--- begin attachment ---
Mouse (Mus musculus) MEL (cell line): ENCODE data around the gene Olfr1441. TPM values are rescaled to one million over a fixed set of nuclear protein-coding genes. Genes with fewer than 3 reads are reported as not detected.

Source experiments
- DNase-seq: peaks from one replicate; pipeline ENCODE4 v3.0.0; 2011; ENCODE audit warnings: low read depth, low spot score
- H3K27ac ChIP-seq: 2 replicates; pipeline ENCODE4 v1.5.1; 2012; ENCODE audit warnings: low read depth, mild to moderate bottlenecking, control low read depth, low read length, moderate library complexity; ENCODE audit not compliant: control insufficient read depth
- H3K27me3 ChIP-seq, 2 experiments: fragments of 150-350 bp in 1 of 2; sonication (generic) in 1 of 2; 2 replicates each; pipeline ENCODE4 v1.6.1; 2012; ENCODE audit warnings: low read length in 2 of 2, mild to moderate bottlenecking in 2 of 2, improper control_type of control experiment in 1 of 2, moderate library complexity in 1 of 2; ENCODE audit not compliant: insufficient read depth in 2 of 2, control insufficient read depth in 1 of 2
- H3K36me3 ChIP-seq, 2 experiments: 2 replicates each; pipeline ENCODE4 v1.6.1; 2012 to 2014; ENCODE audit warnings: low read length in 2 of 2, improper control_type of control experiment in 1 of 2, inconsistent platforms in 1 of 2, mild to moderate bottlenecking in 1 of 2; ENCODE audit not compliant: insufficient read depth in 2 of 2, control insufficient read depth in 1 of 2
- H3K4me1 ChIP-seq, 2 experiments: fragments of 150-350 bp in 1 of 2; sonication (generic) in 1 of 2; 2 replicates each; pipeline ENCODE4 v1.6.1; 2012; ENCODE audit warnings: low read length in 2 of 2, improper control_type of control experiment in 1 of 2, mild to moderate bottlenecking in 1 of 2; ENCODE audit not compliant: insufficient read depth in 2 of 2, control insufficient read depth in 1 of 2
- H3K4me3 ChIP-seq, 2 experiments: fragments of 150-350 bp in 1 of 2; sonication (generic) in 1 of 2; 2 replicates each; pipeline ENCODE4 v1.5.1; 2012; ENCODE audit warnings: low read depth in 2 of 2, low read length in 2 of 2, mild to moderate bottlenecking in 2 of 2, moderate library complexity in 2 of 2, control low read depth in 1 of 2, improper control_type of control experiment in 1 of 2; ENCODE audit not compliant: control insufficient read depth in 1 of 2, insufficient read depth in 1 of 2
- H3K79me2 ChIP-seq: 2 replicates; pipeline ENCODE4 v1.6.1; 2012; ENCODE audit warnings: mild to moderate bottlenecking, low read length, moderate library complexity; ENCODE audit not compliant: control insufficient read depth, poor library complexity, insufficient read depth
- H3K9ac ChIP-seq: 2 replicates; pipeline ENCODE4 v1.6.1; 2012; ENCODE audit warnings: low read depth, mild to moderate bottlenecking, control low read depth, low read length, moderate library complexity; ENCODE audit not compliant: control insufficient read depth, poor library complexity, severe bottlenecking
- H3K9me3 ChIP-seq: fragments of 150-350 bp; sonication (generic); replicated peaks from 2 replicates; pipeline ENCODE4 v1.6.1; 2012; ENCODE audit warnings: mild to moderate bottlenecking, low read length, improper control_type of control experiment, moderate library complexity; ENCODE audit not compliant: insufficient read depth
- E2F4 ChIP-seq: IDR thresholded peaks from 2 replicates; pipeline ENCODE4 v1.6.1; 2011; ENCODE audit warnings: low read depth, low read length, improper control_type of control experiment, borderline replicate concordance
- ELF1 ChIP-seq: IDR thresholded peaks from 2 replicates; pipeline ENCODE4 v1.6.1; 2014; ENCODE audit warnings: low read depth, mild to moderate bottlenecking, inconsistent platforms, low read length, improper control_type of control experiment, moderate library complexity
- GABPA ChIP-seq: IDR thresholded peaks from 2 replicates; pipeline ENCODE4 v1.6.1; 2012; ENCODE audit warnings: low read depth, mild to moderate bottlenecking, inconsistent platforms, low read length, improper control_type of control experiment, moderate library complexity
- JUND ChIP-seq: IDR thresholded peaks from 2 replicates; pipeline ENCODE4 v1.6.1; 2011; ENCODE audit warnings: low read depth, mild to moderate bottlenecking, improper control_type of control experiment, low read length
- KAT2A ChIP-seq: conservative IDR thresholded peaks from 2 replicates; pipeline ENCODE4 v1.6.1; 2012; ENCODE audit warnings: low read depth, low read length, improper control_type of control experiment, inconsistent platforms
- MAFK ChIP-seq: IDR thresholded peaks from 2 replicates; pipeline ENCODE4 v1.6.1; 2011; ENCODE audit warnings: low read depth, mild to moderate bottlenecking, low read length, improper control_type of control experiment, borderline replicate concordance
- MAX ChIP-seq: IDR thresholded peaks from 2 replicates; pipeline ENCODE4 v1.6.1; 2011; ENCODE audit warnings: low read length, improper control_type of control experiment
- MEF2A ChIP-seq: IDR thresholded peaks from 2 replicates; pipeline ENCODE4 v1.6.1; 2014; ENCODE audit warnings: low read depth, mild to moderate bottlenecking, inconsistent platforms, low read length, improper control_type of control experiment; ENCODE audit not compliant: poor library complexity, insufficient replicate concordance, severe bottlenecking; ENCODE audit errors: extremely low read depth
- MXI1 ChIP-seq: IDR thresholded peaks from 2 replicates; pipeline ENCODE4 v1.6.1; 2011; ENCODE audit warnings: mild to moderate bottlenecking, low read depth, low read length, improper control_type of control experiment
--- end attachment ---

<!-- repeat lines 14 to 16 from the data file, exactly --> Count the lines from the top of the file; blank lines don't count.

- GABPA ChIP-seq: IDR thresholded peaks from 2 replicates; pipeline ENCODE4 v1.6.1; 2012; ENCODE audit warnings: low read depth, mild to moderate bottlenecking, inconsistent platforms, low read length, improper control_type of control experiment, moderate library complexity
- JUND ChIP-seq: IDR thresholded peaks from 2 replicates; pipeline ENCODE4 v1.6.1; 2011; ENCODE audit warnings: low read depth, mild to moderate bottlenecking, improper control_type of control experiment, low read length
- KAT2A ChIP-seq: conservative IDR thresholded peaks from 2 replicates; pipeline ENCODE4 v1.6.1; 2012; ENCODE audit warnings: low read depth, low read length, improper control_type of control experiment, inconsistent platforms